Die Furche, May 28, 2009
In his latest book, American media activist Robert McChesney envisions a dark future for American newsgathering.
The author devises a U.S. government demanding “the reduction of international reporting, the closing of local editorial departments and trimming of employees and budgets.” In addition, McChesney’s president commands the media to focus on “celebrities and trivia instead of the serious investigation of scandals and law violations in the White House.”
In this somber tale, journalism professors and communication scholars embark on a hunger strike, with entire universities closing in protest. According to the author, “In reality, if monopolistic commercial interests lead to the same scenario and leave our society culturally impoverished, it evokes only the slightest protest…”
The polemic McChesney illustrates deserves recognition, however his book addresses the wrong audience and reveals a poor grasp of economics. Indisputably, journalism’s “good old days” were damaged by media enterprises and the aggressive pursuit of commercial interests. The Internet’s triumphant advance saw such enterprises losing lucrative monopolies in the advertising market, and with intensified competition, journalism finds itself without financing.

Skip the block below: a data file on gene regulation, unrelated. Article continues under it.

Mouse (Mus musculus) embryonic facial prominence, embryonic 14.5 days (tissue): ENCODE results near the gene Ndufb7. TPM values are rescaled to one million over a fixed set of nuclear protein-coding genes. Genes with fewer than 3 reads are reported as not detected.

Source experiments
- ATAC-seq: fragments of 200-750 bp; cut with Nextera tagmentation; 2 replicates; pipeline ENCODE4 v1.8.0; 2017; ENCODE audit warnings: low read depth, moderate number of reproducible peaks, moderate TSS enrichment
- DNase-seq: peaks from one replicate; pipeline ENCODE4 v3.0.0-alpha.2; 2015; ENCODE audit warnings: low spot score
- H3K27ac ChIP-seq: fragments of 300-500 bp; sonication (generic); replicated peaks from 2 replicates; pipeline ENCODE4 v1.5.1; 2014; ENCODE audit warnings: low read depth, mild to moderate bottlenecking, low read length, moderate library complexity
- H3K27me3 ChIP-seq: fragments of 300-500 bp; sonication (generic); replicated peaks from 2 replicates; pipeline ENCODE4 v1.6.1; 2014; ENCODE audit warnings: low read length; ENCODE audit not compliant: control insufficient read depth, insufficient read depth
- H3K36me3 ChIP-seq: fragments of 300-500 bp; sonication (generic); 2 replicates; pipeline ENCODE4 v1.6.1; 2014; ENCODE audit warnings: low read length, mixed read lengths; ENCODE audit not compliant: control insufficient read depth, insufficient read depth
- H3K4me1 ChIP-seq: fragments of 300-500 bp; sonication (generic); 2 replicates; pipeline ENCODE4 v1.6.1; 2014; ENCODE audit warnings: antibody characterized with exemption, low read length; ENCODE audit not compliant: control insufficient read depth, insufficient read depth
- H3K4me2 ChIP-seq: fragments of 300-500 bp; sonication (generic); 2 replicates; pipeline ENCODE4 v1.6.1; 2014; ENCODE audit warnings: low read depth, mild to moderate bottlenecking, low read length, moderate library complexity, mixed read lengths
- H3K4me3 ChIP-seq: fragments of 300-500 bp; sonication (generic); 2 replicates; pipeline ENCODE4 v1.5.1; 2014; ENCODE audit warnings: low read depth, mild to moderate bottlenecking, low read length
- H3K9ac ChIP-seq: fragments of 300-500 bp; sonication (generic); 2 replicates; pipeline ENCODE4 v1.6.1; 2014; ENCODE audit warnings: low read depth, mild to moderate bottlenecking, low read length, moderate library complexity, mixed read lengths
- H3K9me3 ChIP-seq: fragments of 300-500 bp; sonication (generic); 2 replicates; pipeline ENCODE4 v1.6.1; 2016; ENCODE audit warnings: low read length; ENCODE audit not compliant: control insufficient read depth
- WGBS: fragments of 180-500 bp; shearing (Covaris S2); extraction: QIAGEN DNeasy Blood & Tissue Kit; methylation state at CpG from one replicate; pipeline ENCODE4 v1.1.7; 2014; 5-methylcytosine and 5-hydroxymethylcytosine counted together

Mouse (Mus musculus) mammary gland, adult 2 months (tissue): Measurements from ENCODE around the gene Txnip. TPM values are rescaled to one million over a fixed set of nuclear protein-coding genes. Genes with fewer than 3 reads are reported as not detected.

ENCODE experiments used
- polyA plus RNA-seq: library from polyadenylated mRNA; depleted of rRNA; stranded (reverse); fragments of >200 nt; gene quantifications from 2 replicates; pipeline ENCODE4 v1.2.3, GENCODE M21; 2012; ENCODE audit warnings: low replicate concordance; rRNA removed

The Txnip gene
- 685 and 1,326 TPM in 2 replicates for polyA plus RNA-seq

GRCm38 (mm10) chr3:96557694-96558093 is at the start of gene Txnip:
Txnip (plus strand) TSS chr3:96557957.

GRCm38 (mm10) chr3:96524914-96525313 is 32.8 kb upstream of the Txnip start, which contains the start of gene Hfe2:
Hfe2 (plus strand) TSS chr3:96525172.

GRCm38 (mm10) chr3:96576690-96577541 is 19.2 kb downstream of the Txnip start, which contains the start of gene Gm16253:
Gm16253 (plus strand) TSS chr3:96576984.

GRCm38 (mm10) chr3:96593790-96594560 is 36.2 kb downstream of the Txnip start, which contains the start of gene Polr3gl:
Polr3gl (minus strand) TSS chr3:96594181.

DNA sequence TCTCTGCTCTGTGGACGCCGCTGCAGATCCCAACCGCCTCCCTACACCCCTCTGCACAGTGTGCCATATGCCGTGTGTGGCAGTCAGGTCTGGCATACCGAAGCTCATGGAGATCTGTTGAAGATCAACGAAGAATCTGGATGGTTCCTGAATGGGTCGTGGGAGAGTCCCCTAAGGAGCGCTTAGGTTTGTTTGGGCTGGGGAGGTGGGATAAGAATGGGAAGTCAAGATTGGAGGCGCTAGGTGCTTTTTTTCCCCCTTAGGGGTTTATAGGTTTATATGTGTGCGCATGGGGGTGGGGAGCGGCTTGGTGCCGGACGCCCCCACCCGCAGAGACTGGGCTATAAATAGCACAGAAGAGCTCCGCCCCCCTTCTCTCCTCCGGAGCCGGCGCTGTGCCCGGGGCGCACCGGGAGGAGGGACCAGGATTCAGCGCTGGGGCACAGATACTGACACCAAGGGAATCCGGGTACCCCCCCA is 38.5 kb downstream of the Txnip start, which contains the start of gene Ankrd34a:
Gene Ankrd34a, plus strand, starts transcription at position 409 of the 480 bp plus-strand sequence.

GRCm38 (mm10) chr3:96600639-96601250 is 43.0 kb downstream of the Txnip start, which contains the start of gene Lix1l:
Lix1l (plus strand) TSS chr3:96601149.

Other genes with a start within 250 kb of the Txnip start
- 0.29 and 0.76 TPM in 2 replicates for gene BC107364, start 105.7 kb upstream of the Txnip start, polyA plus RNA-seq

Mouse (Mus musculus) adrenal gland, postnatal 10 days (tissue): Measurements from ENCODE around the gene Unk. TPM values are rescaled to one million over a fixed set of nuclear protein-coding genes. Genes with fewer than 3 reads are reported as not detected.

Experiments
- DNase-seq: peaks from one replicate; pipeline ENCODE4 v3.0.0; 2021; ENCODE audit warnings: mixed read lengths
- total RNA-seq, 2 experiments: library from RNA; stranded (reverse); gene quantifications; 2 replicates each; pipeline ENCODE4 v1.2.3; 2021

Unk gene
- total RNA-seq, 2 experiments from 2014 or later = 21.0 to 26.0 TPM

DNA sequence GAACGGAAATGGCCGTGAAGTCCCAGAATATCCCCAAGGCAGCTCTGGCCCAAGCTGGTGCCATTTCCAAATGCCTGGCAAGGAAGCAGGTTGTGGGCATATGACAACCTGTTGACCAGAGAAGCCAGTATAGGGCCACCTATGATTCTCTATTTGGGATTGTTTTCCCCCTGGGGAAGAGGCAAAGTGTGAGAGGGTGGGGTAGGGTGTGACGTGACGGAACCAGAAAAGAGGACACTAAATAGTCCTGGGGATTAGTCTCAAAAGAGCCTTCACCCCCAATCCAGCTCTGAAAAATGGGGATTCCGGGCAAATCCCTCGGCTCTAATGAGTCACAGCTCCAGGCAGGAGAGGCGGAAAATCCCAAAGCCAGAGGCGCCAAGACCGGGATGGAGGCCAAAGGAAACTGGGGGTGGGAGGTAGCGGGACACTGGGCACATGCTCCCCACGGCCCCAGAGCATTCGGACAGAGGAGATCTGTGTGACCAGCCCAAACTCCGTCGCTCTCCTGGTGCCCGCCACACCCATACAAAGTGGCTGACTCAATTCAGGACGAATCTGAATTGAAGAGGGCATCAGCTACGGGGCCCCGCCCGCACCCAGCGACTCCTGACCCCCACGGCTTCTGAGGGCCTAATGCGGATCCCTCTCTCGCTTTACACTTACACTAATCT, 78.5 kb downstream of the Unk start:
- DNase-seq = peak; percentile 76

In reality, a hunger strike is not likely to occur, but if the tactic were employed the public would be first to suffer. Or, more accurately, citizens who expect free, first-rate journalism, avoiding intelligent news to focus on shallow nonsense, exercising a “civic right to rational ignorance” would hurt most.
In Switzerland, two of several free newspapers recently disappeared from the market. Over in the States, Rupert Murdoch (of all people), the most powerful media mogul in the world, announced that his papers will begin to charge for online content in the future. It’s only a matter of time before we realize independent, valuable journalism can’t be enjoyed for free, forever.
Translation by Karin Eberhardt